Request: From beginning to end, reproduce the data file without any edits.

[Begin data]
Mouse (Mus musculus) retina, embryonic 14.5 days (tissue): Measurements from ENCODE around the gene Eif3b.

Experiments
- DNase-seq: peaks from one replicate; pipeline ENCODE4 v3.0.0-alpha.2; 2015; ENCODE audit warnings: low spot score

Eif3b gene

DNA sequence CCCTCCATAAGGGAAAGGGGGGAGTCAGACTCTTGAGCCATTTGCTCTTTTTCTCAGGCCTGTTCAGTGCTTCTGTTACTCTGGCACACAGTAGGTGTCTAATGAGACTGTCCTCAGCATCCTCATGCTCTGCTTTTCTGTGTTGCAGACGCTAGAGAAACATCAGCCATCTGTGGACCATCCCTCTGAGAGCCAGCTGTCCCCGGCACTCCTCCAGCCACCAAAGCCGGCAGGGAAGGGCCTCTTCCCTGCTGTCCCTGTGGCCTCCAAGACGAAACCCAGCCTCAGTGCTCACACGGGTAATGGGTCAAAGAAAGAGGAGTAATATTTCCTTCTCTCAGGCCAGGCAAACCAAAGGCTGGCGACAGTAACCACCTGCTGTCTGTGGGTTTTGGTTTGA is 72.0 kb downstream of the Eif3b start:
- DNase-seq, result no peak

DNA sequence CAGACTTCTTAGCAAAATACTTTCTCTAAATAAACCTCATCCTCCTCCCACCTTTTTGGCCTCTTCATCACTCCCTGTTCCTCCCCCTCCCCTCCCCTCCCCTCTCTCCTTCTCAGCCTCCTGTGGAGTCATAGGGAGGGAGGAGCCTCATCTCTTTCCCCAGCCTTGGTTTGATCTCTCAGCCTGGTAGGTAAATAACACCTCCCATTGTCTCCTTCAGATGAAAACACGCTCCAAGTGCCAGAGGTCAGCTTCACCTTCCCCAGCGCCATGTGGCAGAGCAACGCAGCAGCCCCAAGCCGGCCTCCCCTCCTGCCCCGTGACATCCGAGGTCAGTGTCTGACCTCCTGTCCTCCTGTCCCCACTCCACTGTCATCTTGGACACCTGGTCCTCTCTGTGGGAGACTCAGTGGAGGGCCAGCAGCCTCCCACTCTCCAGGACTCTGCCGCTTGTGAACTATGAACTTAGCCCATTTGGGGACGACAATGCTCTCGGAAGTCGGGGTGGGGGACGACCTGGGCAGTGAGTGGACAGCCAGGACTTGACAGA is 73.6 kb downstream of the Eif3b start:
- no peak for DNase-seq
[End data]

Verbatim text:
Mouse (Mus musculus) retina, embryonic 14.5 days (tissue): Measurements from ENCODE around the gene Eif3b.

Experiments
- DNase-seq: peaks from one replicate; pipeline ENCODE4 v3.0.0-alpha.2; 2015; ENCODE audit warnings: low spot score

Eif3b gene

DNA sequence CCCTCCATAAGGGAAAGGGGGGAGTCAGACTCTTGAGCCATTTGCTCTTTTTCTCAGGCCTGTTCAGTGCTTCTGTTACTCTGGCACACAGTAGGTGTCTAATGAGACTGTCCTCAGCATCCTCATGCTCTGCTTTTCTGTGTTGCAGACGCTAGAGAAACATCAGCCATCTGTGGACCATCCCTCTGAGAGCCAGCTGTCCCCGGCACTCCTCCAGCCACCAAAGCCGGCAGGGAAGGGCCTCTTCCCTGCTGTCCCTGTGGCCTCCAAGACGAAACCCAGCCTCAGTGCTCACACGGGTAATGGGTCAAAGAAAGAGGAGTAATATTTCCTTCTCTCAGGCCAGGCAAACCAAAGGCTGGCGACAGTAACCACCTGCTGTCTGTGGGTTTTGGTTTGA is 72.0 kb downstream of the Eif3b start:
- DNase-seq, result no peak

DNA sequence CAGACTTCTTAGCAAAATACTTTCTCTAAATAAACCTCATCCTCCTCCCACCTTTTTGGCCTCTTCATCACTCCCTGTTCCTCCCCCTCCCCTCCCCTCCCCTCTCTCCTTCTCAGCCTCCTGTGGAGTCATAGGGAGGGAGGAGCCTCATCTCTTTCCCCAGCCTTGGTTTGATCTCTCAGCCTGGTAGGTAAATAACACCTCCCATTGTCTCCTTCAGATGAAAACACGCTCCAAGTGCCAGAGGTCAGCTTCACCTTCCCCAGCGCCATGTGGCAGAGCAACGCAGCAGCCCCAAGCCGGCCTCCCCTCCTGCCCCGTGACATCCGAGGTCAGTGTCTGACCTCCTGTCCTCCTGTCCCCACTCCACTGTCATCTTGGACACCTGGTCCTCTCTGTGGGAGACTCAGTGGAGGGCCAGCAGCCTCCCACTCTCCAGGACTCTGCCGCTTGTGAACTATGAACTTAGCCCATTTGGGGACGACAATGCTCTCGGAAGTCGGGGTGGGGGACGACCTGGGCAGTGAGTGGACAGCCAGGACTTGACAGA is 73.6 kb downstream of the Eif3b start:
- no peak for DNase-seq